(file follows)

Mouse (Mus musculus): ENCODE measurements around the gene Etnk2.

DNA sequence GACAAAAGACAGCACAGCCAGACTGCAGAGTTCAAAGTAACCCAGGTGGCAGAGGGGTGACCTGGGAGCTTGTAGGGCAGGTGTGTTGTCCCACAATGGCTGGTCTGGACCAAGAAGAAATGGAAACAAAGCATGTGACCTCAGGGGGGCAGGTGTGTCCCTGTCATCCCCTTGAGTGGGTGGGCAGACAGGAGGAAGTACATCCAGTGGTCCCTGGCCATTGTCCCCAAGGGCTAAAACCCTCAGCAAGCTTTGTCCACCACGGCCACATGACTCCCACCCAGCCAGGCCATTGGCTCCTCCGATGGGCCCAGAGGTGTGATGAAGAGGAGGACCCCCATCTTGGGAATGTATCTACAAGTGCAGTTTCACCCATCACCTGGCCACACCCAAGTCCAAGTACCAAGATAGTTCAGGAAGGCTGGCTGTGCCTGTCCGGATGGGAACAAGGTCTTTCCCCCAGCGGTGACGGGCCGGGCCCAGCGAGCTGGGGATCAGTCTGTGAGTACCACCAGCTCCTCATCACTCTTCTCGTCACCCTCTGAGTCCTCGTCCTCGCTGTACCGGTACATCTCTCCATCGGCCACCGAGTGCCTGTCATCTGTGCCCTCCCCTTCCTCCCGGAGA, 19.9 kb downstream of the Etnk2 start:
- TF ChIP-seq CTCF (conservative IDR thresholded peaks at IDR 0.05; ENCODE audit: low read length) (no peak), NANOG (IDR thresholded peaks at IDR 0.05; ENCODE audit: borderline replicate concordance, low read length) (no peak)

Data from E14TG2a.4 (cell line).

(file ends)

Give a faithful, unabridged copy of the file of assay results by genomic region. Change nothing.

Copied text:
Mouse (Mus musculus): ENCODE measurements around the gene Etnk2.

DNA sequence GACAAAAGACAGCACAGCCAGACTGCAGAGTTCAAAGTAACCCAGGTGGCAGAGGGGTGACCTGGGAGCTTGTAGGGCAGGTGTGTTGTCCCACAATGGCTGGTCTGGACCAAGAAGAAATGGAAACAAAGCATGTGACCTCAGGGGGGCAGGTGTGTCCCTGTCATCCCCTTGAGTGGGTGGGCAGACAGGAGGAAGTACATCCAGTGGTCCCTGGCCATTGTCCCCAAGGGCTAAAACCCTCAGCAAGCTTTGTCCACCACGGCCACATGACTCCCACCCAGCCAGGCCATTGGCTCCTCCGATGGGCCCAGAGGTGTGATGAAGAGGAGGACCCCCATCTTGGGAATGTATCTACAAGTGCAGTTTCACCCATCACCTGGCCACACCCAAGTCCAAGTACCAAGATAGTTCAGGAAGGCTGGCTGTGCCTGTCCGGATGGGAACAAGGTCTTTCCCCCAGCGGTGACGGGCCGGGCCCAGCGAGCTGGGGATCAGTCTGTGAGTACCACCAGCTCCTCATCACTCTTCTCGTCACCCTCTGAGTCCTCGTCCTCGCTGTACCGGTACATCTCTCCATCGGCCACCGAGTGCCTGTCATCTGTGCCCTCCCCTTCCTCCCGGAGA, 19.9 kb downstream of the Etnk2 start:
- TF ChIP-seq CTCF (conservative IDR thresholded peaks at IDR 0.05; ENCODE audit: low read length) (no peak), NANOG (IDR thresholded peaks at IDR 0.05; ENCODE audit: borderline replicate concordance, low read length) (no peak)

Data from E14TG2a.4 (cell line).